Defendant Anthony Parrara. [Doc. 1 at 3, 4] Specifically, Plaintiff alleges that “[o]n or about 429-2015 the Curry County Jail administration failed to maintain possession of a toilet brush,
which resulted in the plaintiff being assaulted by the defendant Anthony Parrara and being care
flighted from the jail to the hospital with serious injuries.” [Doc. 1 at 4] Plaintiff seeks
compensatory damages, punitive damages, and court costs and fees. [Doc. 1 at 5]
The Court first will address Plaintiff’s Application To Proceed In Forma Pauperis and
then will proceed to screen Plaintiff’s Prisoner’s Civil Rights Complaint pursuant to 28 U.S.C.
§§ 1915(e)(2) and 1915A.
Plaintiff’s Application To Proceed In Forma Pauperis Will Be Granted
The Court is authorized to excuse prepayment of the filing fee “by a person who submits
an affidavit that includes a statement of all assets such prisoner possesses that the person is
unable to pay such fees or give security therefor.” 28 U.S.C. § 1915(a). Based on Plaintiff’s
affidavit and the financial information he has provided, the Court will grant Plaintiff’s
Application To Proceed In Forma Pauperis and waive an initial partial payment under 28 U.S.C.
Plaintiff was a prisoner at the time he filed his complaint and, therefore, he is required to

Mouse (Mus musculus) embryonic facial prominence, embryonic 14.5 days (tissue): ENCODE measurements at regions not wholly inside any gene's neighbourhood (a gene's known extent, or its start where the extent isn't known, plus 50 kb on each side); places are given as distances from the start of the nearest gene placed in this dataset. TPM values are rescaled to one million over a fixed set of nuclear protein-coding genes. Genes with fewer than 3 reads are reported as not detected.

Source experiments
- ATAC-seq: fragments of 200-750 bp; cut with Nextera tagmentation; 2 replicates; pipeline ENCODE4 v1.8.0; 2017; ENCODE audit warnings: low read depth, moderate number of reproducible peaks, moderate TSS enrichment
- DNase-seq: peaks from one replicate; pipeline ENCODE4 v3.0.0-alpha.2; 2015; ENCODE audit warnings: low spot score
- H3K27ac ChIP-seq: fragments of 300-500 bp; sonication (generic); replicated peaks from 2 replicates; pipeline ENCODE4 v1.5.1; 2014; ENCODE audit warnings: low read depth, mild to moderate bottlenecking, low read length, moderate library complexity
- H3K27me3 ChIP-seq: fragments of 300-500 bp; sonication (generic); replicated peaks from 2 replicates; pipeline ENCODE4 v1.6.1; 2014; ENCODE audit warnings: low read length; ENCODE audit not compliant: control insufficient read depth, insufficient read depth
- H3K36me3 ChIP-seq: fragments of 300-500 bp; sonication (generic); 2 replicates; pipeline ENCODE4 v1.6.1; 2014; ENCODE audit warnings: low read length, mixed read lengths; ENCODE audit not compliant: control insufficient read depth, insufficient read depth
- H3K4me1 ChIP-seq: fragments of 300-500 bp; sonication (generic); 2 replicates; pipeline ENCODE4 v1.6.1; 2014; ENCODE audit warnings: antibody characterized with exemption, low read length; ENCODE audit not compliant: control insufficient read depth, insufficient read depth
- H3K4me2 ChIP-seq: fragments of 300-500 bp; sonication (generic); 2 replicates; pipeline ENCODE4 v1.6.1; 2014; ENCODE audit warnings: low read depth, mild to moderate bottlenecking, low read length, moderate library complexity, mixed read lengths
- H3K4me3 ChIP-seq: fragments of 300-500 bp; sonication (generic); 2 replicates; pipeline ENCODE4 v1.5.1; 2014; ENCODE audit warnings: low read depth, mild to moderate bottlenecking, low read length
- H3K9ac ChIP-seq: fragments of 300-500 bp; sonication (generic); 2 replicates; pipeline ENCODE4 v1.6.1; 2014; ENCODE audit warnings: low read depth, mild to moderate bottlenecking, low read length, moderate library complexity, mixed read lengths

pay the full amount of the $350 filing fee. See 28 U.S.C. § 1915(b)(1). Plaintiff must “make
monthly payments of 20 percent of the preceding month’s income credited to the prisoner’s
account,” 28 U.S.C. § 1915(b)(2), until the $350 filing fee is paid in full. See Johnson v. Smith,
668 F. App’x 837, 838 (10th Cir. 2016) (noting that “28 U.S.C. § 1915(a), does not permit
litigants to avoid payment of filing and docketing fees, only prepayment of those fees”). Failure
to make the requisite monthly payments, or to show cause why the payments should be excused,
may result in the dismissal of this action without further notice. See Cosby v. Meadors, 351 F.3d
1324, 1327 (10th Cir. 2003) (holding that “[i]f a prisoner has the means to pay, failure to pay the